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India's FY20 power generation capacity likely to be the worst in 5 years

Ratings agency Icra revised its outlook for India's renewable energy sector this week from stable to negative. Icra expects no growth in capacity addition in FY20

twitter-logoPB Jayakumar | December 31, 2019 | Updated 19:50 IST
India's FY20 power generation capacity likely to be the worst in 5 years

The growth of power generation capacity in India is likely to be the worst in financial year 2019-20 since 2015-16, if the generation capacity addition data up to November is an indication.

The growth in total generation was only 0.75 per cent up to November, as growth in conventional power generation went down to 0.28 per cent and that of renewable generation fell to 5.21 per cent. Compared to this, the overall growth was 5.19 per cent in 2017-18 that saw conventional power generation grow by 3.57 per cent and renewable generation achieving the highest growth of 24.47 per cent over the past five years. Over the last four years, the growth in total generation was between 5.1-5.8 per cent, according to the data by the Ministry of Power.  

If the target was to add 7266 MW of thermal capacity in 2018-19, the actual achievement was only 5782 MW. If target was to add 840 MW of hydro capacity, the actual addition was 140 MW. In 2017-18, India had added 8710 MW of thermal capacity and 795 MW of hydro capacity. However, the thermal capacity addition figures are going to improve in December, as  this week India's largest thermal power maker NTPC commissioned a 800 MW power plant at Darlipali in Orissa. In this financial year, NTPC has added over 3000 MW of capacity.  

Ratings agency Icra revised its outlook for India's renewable energy sector this week from stable to negative. Icra expects no growth in capacity addition in FY20. According to the rating agency, it will remain at about 8.5-9.0 GW, similar to FY2019, citing delays in payments from discoms and execution of projects, land acquisition and funding.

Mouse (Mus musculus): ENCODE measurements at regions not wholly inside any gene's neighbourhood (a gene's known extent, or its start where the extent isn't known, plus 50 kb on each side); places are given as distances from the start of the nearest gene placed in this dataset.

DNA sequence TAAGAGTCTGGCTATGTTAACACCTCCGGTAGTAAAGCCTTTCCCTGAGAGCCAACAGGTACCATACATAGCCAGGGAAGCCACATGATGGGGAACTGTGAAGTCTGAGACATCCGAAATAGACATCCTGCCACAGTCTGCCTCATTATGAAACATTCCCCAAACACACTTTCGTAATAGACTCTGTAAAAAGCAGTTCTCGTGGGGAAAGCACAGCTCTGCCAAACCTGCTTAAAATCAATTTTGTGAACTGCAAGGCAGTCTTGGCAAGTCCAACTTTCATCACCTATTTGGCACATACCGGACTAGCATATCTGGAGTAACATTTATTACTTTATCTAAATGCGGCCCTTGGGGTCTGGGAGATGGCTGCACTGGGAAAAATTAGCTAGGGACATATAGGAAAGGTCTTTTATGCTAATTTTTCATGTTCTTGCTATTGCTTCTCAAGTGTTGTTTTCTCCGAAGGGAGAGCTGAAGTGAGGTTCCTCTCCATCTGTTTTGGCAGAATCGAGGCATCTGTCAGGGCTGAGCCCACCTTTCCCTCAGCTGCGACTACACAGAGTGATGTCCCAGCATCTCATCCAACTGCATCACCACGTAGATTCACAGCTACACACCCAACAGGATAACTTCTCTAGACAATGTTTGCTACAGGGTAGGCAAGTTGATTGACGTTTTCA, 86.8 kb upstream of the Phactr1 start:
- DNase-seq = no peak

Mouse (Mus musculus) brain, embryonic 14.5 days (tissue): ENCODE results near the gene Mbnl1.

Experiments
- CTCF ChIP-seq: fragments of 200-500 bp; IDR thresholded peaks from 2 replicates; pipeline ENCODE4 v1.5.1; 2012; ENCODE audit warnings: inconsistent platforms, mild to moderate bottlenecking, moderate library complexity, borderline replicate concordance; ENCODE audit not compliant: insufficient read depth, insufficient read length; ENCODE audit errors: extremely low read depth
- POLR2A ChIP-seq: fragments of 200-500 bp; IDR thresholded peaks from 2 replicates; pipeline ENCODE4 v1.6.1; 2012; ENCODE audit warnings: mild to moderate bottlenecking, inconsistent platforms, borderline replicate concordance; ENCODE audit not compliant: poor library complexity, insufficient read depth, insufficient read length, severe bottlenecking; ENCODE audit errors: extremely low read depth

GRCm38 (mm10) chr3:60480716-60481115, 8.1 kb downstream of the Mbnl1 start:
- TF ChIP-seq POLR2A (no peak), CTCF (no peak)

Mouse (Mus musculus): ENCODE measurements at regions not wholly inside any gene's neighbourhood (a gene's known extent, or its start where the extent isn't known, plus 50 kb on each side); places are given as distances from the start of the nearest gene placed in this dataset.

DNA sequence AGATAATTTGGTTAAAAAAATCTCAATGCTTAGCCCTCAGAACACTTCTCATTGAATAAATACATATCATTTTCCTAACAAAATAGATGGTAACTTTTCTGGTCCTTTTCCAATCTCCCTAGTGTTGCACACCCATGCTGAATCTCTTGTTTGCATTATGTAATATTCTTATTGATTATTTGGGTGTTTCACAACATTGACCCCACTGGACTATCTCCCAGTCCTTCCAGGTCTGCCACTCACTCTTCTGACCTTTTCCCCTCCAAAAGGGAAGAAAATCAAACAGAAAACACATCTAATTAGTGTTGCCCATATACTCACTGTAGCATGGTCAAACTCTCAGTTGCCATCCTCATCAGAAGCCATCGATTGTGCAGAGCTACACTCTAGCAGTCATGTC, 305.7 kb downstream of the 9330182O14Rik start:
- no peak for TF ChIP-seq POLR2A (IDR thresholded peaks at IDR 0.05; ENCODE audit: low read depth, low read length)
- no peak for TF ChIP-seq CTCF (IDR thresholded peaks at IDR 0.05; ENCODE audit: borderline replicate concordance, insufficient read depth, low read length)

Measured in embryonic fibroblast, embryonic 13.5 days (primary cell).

However, electricity generation has marginally improved, as 757.95 billion units (BU) of energy was produced between April and October, compared to 749.31 BU. The wind and solar fared better, with 45617 million units (MU) and 22944 MU, respectively during the period, which were 45341 MU and 17912 MU, respectively in the corresponding period a year ago.

Overall addition in transmission network has also come down drastically during the year. If 11,799 kms were added during April to October in 2018, it came down to 5,988 kms during the corresponding months of 2019. Plant Load Factor (PLF), which determines the health of a thermal power plant, also showed a fall during the year. In almost all the months until October, PLF of power plants were lower than the last year, except in April, June and July. In October, the PLF fell sharply to 49.18 per cent against 63.75 per cent in October last year. All India yearly coal consumption for power generation (utilities) has been 628.90 million tonnes in 2018-19, the highest consumption since 2004-05.  All India annual per capita consumption of electricity is also the highest since 2006, at 1181 kilowatthour(kWh).

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